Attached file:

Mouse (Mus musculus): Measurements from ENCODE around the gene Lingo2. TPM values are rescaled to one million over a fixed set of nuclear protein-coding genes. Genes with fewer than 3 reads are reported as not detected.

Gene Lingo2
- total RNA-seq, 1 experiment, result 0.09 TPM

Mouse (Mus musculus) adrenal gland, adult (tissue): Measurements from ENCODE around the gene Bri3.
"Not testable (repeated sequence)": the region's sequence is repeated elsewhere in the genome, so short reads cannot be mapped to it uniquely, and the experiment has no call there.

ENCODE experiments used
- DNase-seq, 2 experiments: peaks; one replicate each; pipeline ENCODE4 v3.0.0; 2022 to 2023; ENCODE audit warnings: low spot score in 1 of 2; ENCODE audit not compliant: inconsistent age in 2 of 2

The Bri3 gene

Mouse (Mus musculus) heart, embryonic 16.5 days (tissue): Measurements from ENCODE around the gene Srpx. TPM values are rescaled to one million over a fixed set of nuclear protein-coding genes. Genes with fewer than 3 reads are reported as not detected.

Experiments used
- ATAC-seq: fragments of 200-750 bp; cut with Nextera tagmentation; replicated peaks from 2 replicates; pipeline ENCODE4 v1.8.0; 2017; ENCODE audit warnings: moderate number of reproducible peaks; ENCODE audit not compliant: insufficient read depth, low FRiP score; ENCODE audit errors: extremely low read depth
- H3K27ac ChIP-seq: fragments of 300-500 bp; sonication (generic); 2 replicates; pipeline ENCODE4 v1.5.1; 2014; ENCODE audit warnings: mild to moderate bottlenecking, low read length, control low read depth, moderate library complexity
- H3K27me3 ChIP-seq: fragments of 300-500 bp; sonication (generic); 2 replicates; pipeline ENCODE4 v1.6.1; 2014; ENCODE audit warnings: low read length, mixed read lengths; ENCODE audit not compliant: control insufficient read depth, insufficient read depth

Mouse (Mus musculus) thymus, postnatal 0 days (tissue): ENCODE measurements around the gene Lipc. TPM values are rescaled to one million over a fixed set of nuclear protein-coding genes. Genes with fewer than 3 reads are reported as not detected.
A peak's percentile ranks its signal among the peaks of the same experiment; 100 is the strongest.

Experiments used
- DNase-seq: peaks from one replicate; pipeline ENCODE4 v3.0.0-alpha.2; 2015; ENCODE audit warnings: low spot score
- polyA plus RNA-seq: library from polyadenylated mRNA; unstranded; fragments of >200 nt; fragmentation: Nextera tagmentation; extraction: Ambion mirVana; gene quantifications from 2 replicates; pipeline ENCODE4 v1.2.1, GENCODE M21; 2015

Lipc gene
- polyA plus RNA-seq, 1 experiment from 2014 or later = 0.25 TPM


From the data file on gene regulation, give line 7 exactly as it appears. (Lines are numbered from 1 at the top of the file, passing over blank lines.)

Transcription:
- DNase-seq, 2 experiments: peaks; one replicate each; pipeline ENCODE4 v3.0.0; 2022 to 2023; ENCODE audit warnings: low spot score in 1 of 2; ENCODE audit not compliant: inconsistent age in 2 of 2